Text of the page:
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Authors: Doglioni, Carlo 
Title: Origin of Seismicity in Italy as a Clue for Seismic Hazard
Publisher: Springer
Issue Date: 2023
ISBN: 978-3-031-21186-7
Keywords: Italian geodynamics
Vertical motion
Epicentral areas
Active domain
Subject Classification04.07. Tectonophysics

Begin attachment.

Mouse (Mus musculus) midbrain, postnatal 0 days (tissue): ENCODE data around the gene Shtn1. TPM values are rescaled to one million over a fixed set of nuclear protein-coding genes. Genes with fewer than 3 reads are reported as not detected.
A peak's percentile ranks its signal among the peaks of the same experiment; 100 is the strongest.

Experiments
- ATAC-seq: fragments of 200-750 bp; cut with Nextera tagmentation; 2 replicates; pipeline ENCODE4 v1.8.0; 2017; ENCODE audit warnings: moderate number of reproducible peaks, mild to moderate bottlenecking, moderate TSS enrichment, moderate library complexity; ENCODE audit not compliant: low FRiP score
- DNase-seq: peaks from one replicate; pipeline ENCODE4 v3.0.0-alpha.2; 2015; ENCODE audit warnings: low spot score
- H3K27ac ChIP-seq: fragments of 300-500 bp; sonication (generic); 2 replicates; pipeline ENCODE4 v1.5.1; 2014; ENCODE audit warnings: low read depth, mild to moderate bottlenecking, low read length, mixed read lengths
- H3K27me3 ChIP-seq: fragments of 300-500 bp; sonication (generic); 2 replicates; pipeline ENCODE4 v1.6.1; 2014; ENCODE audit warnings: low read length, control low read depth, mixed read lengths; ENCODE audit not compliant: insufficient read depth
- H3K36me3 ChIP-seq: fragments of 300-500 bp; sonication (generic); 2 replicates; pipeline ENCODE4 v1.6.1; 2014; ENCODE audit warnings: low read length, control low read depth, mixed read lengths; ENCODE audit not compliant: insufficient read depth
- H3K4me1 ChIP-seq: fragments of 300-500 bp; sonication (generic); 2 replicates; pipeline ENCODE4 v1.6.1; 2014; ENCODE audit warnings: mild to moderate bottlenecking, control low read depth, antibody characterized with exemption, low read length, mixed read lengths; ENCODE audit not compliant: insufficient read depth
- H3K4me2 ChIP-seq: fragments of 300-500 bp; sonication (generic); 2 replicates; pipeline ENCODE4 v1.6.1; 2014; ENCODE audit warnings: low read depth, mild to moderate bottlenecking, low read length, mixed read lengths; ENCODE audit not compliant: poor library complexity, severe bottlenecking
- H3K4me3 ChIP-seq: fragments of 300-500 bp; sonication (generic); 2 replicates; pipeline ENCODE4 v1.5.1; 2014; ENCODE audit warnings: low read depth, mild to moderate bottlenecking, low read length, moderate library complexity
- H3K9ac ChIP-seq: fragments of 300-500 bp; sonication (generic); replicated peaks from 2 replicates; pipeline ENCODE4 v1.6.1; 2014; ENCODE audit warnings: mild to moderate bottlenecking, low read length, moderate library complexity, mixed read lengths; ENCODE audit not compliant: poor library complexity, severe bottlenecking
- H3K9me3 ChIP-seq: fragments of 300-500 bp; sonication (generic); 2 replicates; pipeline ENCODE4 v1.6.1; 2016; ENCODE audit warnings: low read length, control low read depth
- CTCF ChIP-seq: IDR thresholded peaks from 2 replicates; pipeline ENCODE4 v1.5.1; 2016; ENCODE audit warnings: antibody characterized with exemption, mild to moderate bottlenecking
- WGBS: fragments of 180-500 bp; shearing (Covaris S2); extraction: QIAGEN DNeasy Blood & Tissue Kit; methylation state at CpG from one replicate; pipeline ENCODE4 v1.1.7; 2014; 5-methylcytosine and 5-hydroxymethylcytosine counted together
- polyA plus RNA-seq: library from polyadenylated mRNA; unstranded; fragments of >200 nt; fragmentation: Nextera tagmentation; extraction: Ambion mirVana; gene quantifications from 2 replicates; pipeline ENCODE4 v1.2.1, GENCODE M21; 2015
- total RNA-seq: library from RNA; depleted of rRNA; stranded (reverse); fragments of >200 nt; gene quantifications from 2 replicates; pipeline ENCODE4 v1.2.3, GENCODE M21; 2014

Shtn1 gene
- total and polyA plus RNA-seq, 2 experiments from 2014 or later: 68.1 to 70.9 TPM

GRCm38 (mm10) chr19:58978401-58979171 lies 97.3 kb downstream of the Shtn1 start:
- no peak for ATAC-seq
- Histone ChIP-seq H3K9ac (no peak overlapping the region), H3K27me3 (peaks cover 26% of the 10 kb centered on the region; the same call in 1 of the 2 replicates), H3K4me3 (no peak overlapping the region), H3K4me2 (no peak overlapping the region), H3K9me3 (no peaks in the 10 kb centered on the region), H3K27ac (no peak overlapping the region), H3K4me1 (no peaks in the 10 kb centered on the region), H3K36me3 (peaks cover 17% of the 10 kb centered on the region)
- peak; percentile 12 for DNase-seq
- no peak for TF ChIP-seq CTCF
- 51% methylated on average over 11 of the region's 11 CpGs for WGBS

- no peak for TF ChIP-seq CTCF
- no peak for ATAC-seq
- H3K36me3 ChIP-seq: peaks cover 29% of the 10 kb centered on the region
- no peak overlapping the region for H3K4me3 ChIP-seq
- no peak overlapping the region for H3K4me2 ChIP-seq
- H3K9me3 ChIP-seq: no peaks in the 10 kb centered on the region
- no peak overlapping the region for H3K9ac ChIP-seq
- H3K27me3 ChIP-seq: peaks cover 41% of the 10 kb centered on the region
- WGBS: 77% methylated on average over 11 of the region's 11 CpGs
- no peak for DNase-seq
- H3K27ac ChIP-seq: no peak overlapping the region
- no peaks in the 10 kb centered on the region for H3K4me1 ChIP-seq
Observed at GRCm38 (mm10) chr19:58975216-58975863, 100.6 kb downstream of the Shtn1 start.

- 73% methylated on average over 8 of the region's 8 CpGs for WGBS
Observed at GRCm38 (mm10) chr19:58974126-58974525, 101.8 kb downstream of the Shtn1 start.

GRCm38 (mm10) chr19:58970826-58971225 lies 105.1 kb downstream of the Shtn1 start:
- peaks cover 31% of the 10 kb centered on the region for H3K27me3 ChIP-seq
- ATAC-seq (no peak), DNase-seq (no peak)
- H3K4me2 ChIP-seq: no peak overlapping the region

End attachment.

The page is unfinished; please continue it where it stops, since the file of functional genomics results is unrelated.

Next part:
Abstract: ItalianseismicityisgeneratedbytheongoingsubductionoftheEuro- pean lithosphere beneath the Alps, and the Adriatic lithosphere beneath the Apen- nines. The two belts are extremely different due to their opposite polarity relative to the inferred underlying ‘eastward’ mantle flow. Contractional tectonics is con- centrated in low topography areas, whereas extensional tectonics and the larger magnitude seismicity due to normal faulting is preferentially located along the Apennines ridge, where the brittle crustal layer is thicker and the lithostatic load is maximum. Seismicity is the result of dissipation of energy along passive faults but stored mostly in crustal volumes located in the hangingwall of the faults. The 2–5 mm/yr deformation in all Italian tectonic settings prevents the occurrence of great earthquakes (Mw 8) that rather occur in other areas of the world where deformation rates are at least one order of magnitude faster. The maximum event so far recorded in Italy is Mw 7.3, 1693 southeast Sicily. InSAR data nowadays provide a precise definition of the epicentral area of an earthquake, which can be several hundred km2. The epicentral area is defined as the ‘active’ domain where the hangingwall is moving along the fault and it is contemporaneously crossed by the seismic waves radiated by the fault plane due to the friction in it. Within the active domain occur the strongest coseismic shaking, both vertical and horizontal. The vertical coseismic motion allows the horizontal shaking to be much more effective.
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